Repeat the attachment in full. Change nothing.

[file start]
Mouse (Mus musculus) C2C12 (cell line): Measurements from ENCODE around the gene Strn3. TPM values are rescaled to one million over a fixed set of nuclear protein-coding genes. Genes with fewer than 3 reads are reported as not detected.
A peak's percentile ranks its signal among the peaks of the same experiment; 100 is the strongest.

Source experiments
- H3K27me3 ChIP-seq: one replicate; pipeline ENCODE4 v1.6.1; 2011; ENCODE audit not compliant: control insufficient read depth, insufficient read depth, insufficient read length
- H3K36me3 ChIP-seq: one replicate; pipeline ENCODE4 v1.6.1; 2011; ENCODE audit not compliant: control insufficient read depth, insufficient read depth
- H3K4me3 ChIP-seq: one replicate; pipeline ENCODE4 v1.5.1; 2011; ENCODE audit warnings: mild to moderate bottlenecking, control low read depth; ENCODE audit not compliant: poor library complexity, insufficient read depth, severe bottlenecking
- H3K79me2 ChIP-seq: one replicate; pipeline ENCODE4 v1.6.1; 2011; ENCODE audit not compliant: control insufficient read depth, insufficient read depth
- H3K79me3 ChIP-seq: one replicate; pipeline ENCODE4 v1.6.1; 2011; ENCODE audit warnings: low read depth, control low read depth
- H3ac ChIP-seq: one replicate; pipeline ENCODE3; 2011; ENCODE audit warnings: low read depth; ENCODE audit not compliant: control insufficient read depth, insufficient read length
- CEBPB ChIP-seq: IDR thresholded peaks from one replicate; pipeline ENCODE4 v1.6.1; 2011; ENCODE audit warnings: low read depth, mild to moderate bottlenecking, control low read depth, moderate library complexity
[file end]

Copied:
Mouse (Mus musculus) C2C12 (cell line): Measurements from ENCODE around the gene Strn3. TPM values are rescaled to one million over a fixed set of nuclear protein-coding genes. Genes with fewer than 3 reads are reported as not detected.
A peak's percentile ranks its signal among the peaks of the same experiment; 100 is the strongest.

Source experiments
- H3K27me3 ChIP-seq: one replicate; pipeline ENCODE4 v1.6.1; 2011; ENCODE audit not compliant: control insufficient read depth, insufficient read depth, insufficient read length
- H3K36me3 ChIP-seq: one replicate; pipeline ENCODE4 v1.6.1; 2011; ENCODE audit not compliant: control insufficient read depth, insufficient read depth
- H3K4me3 ChIP-seq: one replicate; pipeline ENCODE4 v1.5.1; 2011; ENCODE audit warnings: mild to moderate bottlenecking, control low read depth; ENCODE audit not compliant: poor library complexity, insufficient read depth, severe bottlenecking
- H3K79me2 ChIP-seq: one replicate; pipeline ENCODE4 v1.6.1; 2011; ENCODE audit not compliant: control insufficient read depth, insufficient read depth
- H3K79me3 ChIP-seq: one replicate; pipeline ENCODE4 v1.6.1; 2011; ENCODE audit warnings: low read depth, control low read depth
- H3ac ChIP-seq: one replicate; pipeline ENCODE3; 2011; ENCODE audit warnings: low read depth; ENCODE audit not compliant: control insufficient read depth, insufficient read length
- CEBPB ChIP-seq: IDR thresholded peaks from one replicate; pipeline ENCODE4 v1.6.1; 2011; ENCODE audit warnings: low read depth, mild to moderate bottlenecking, control low read depth, moderate library complexity